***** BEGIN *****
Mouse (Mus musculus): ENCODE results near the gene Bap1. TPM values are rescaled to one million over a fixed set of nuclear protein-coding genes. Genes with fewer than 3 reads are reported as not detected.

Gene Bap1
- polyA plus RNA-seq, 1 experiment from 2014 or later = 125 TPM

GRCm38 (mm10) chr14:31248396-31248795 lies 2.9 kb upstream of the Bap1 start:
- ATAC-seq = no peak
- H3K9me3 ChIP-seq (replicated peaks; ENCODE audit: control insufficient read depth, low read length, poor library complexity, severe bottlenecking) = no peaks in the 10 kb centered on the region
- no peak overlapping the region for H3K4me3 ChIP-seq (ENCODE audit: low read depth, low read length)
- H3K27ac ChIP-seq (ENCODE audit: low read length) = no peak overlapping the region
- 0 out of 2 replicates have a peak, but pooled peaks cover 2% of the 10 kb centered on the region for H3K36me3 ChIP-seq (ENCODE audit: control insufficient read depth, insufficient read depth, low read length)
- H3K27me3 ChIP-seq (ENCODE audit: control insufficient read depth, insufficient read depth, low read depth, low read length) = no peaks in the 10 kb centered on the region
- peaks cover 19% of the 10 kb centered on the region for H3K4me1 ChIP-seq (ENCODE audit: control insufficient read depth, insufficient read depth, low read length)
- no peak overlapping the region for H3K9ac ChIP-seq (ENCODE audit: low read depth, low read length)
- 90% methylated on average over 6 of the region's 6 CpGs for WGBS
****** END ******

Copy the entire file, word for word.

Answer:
Mouse (Mus musculus): ENCODE results near the gene Bap1. TPM values are rescaled to one million over a fixed set of nuclear protein-coding genes. Genes with fewer than 3 reads are reported as not detected.

Gene Bap1
- polyA plus RNA-seq, 1 experiment from 2014 or later = 125 TPM

GRCm38 (mm10) chr14:31248396-31248795 lies 2.9 kb upstream of the Bap1 start:
- ATAC-seq = no peak
- H3K9me3 ChIP-seq (replicated peaks; ENCODE audit: control insufficient read depth, low read length, poor library complexity, severe bottlenecking) = no peaks in the 10 kb centered on the region
- no peak overlapping the region for H3K4me3 ChIP-seq (ENCODE audit: low read depth, low read length)
- H3K27ac ChIP-seq (ENCODE audit: low read length) = no peak overlapping the region
- 0 out of 2 replicates have a peak, but pooled peaks cover 2% of the 10 kb centered on the region for H3K36me3 ChIP-seq (ENCODE audit: control insufficient read depth, insufficient read depth, low read length)
- H3K27me3 ChIP-seq (ENCODE audit: control insufficient read depth, insufficient read depth, low read depth, low read length) = no peaks in the 10 kb centered on the region
- peaks cover 19% of the 10 kb centered on the region for H3K4me1 ChIP-seq (ENCODE audit: control insufficient read depth, insufficient read depth, low read length)
- no peak overlapping the region for H3K9ac ChIP-seq (ENCODE audit: low read depth, low read length)
- 90% methylated on average over 6 of the region's 6 CpGs for WGBS